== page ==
Home Builders are Upbeat

Many sectors of the economy are worrying analysts. Energy is sitting in bust territory after enjoying a boom; the export sector has been faltering due to the value of the dollar; and concerns about the effect of flat wages on consumers in the months ahead. However, one of the sectors bucking that trend is housing.

The latest survey of new home builders shows a 10-year high with a reading of 64. The expectation had been for a gain to about 63 at best after readings in August and September of 61. The index is built along the same lines as the Purchasing Managers’ Index and the Credit Managers’ Index—anything over 50 is expansion. These are readings that are definitely more than respectable.

The big question is why the builders are so enthusiastic given all the economic headwinds that have been appearing of late. It seems the optimism is fueled by three factors. The first is home prices are coming up a little in most markets and that provides a bit more profit for the builders without affecting demand all that much. Mortgage rates are still relatively low, and there are still plenty of potential buyers. The second motivator is that builders are starting to see the Millennial buyer hit the market. This generation has been very slow to leave the multifamily option to buy a single-family home and that has been a drag on the builder. And finally, there has been a reaction to cheaper inputs as everything from lumber to textiles to appliances has been falling in price.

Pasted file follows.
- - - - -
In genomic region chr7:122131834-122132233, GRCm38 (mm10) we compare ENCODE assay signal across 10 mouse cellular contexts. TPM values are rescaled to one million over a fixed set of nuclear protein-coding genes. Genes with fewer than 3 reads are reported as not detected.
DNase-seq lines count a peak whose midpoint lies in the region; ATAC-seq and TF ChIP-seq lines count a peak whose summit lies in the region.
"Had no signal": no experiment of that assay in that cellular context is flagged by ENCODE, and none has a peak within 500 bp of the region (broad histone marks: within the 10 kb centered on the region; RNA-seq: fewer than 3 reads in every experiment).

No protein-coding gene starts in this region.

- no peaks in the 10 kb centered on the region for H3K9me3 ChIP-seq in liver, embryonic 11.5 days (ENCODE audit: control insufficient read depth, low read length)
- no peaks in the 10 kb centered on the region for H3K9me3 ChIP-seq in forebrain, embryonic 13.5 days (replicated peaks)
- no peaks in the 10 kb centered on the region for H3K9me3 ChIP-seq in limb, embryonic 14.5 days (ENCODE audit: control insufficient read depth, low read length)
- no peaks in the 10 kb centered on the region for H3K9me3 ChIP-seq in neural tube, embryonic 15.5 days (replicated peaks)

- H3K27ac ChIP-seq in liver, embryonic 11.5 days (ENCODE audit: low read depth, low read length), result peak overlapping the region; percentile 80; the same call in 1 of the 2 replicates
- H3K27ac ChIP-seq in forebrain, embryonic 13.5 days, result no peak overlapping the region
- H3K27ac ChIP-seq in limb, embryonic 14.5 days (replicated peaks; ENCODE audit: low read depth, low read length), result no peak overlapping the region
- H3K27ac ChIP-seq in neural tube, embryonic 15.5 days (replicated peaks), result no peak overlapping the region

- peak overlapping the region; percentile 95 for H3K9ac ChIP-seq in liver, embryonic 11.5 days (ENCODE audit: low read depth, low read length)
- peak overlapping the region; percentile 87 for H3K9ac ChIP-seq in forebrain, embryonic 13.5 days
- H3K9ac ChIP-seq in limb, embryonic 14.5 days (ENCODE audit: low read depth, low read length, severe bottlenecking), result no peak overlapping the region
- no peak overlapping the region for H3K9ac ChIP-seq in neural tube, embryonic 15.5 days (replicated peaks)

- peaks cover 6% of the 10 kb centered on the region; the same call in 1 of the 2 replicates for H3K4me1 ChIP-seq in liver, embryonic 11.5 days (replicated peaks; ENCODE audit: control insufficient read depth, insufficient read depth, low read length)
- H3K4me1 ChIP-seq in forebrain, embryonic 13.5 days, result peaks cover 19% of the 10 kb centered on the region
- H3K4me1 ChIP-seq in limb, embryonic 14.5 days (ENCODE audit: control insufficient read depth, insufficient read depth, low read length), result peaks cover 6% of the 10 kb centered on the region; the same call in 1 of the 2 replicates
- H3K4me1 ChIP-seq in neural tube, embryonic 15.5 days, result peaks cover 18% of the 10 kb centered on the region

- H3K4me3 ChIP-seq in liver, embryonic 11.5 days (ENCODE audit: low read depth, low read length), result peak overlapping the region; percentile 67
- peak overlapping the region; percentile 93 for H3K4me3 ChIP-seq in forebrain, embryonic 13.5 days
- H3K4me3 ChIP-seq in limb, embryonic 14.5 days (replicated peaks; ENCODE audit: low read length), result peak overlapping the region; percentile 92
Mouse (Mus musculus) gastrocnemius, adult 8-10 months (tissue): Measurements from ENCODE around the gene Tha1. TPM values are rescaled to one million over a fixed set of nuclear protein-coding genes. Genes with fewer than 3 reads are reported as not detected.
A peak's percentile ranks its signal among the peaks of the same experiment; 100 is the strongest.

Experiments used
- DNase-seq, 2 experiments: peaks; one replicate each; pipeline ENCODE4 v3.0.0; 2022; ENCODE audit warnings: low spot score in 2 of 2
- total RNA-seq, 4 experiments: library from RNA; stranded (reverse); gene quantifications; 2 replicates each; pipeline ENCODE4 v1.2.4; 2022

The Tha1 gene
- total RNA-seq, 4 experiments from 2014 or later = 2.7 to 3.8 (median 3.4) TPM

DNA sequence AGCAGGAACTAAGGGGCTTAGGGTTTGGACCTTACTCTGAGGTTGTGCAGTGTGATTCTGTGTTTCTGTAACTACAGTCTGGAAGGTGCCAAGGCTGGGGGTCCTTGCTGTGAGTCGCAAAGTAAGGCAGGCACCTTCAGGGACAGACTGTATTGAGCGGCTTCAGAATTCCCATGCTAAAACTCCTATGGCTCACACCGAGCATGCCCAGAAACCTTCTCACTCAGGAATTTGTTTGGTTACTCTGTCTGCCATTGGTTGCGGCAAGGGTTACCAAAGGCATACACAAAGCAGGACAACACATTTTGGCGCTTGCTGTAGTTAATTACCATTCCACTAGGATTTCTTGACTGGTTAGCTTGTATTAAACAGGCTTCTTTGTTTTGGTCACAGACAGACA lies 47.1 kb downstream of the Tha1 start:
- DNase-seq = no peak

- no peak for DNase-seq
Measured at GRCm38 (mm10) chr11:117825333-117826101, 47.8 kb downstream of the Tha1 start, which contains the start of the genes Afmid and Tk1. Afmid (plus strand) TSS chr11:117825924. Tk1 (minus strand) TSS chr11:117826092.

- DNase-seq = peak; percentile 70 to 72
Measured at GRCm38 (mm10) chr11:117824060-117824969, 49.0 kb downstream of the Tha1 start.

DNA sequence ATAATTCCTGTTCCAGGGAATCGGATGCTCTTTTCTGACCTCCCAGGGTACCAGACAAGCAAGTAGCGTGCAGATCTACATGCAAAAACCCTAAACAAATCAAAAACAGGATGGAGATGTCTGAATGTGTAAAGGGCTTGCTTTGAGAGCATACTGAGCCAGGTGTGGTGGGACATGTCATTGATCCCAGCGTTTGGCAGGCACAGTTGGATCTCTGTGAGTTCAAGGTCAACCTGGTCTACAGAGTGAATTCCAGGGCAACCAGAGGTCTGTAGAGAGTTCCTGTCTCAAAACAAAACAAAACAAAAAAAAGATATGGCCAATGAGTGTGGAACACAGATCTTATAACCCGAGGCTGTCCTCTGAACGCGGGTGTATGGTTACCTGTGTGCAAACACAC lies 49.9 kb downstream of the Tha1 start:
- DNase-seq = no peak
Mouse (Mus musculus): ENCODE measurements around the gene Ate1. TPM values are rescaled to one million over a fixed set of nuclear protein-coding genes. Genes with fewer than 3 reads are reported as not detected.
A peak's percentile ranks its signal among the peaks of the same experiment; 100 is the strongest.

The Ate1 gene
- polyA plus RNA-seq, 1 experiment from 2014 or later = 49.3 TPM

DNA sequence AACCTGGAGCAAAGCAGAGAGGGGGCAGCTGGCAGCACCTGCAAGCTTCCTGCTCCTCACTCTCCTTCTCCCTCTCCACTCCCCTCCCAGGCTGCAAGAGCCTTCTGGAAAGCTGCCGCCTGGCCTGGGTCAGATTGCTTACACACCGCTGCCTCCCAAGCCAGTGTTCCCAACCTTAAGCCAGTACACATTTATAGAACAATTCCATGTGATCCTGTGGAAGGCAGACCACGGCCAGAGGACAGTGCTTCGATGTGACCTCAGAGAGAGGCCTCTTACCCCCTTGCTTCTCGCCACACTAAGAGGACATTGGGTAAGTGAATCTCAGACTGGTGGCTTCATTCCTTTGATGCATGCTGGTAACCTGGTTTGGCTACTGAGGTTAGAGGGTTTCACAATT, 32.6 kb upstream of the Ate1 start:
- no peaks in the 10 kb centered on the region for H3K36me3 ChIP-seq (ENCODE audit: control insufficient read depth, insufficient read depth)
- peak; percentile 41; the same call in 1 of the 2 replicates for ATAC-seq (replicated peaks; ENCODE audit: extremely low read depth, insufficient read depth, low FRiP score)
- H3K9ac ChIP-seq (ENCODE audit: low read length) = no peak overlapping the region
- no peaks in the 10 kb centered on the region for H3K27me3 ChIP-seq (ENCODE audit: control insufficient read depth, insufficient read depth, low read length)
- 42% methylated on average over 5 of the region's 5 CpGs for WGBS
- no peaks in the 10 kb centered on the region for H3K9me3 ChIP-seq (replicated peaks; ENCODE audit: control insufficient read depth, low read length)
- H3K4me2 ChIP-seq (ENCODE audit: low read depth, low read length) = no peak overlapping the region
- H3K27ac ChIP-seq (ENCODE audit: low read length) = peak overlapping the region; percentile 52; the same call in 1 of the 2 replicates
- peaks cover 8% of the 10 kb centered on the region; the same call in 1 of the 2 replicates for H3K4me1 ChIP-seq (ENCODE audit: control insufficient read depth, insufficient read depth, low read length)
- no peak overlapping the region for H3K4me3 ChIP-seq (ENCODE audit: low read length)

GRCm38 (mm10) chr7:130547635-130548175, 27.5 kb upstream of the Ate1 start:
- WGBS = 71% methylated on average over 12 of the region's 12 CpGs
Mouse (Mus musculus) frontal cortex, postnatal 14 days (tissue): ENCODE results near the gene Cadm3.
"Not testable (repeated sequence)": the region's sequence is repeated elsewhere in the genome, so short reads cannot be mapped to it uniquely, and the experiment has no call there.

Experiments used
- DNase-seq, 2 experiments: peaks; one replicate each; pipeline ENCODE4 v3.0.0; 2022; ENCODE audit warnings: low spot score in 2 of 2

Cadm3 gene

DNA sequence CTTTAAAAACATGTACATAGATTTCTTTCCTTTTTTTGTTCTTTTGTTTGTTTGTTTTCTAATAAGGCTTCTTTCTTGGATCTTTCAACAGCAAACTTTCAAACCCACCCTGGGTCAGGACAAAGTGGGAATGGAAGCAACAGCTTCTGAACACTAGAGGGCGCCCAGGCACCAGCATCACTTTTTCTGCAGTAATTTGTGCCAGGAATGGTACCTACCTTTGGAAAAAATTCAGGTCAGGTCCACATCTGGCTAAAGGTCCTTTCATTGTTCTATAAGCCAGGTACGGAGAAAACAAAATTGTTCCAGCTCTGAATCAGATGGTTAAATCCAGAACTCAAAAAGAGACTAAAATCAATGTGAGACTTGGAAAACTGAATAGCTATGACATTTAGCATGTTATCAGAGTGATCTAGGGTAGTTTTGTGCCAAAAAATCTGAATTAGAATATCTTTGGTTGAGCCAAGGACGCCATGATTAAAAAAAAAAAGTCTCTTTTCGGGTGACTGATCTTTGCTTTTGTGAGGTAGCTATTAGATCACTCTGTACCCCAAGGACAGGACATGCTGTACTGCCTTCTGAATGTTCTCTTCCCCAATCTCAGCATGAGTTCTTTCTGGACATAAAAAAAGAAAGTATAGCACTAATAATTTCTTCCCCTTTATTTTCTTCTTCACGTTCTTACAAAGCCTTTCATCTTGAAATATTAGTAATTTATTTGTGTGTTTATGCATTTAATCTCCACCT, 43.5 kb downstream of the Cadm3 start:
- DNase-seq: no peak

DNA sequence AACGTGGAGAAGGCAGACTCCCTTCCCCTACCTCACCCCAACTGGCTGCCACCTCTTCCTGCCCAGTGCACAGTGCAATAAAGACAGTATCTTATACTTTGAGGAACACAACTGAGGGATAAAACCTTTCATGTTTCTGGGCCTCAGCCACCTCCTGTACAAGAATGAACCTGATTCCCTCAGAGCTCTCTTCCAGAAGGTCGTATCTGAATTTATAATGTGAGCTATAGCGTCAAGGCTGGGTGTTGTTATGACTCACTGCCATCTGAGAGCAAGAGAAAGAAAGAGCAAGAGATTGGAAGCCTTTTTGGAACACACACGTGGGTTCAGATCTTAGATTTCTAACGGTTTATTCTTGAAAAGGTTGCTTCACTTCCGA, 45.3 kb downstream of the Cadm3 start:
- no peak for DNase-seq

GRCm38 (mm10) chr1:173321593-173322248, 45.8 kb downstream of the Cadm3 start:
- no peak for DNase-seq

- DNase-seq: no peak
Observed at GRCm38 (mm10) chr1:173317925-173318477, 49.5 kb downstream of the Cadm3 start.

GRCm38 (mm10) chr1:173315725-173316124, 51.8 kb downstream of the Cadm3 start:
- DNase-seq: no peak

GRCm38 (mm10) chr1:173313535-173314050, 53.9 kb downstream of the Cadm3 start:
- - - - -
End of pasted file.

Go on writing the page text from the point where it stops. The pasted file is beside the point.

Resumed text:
The enthusiasm could reverse in a hurry if home buying is not as expected; but for now, the sector is upbeat. It has helped that many builders have left the scene—unable to keep pace. This has left bigger market shares for the companies that have survived and has provided more resilience in the sector as a whole. There are many hot markets these days, and most of the damage from the sector collapse at the start of the recession has been dealt with. There is even less competition from existing home sellers than was the case a year ago.

-- Chris Kuehl, NACM economist

To read more of Chris Kuehl’s commentaries, visit FCIB’s Knowledge and Resource Center.

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